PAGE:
For 25 years, now, one question has haunted Virginia Rogers James and her sister Ann. Why would someone attack and brutally kill their mother, Mena Richie?
July 24th, 1989, she was discovered by her granddaughter. Mena was dead in her Signal Hills home. "Mena lived by herself," explained Chattanooga Police Sgt. Bill Phillips. "She was 69 years old."
Eyewitness News file video shows officers combing the Hillsview house, that day. Investigators have said they believe someone was looking for cash Richie, a well-known and long-time employee of the Town & Country Restaurant, was rumored to have hidden.
"This doesn't appear to be a 'stranger came through the neighborhood and went into Mena's house' kind of thing," said Sgt. Phillips. He has worked the case his entire 20 years in homicide. He has been with the family as they have cried and laughed together. "I believe that local people know what happened."
We met with the family, Police Chief Fred Fletcher, incoming District Attorney Neal Pinkston, and current and original investigators at Mena Richie's grave site as they marked the solemn anniversary with prayer and balloons released in her memory. Virginia tells us, every day since that awful Monday morning has been hard. But, every year, this week is very emotional. "It's a crying week and a trying week," she said.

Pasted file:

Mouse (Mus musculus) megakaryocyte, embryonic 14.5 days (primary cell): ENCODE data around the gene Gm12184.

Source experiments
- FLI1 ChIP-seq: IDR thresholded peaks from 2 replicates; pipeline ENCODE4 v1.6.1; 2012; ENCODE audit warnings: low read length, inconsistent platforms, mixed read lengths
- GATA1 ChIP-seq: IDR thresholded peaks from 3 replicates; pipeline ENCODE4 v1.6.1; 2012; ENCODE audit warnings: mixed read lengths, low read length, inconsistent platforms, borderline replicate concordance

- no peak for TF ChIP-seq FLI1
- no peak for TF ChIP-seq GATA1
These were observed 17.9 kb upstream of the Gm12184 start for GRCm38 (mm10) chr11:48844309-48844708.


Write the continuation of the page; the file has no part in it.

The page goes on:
The event changed her life. She has been back to the home, a house her father built in 1941, just once since her mother was murdered. "I have big sticks under my doors, I have a big stick under my bed. I haven't taken a gun class, yet. And I dream of seeing people in my house," Virginia said. "I write down names that people say. I think about people that I think maybe could have done it," she added. "I just think about her and how much we miss her."
"We're not gonna give up," said Sgt. Phillips. "Our homicide cases are never marked anything other than 'cleared by arrest' or 'cleared' in some fashion, or they are 'pending' and this case is pending, which means we're actively investigating it."
If you think you know something, no matter how small the detail may seem to you, call Crime Stoppers. Let investigators decide how it fits into the puzzle they have been trying to piece together for a quarter of a century.
Have you been holding back? If you have kept a secret out of fear, 25 long years have passed. Now is the time to put your conscience to rest and to give this family some answers and some peace. "She would do anything for anybody," said Virginia. "Why? That's my only question. Why? We're just a tight close family and we want someone out there to please, if you know anything, please call. This is so hard for us every year."
Up to $1,000 reward is available for information in this case that leads to an arrest. And, as always, you never have to identify yourself in Crime Stoppers. A police officer may answer the phone or return your call if you leave a message, but he will never ask who you are.
Do the right thing. Call Crime Stoppers: (423) 698-3333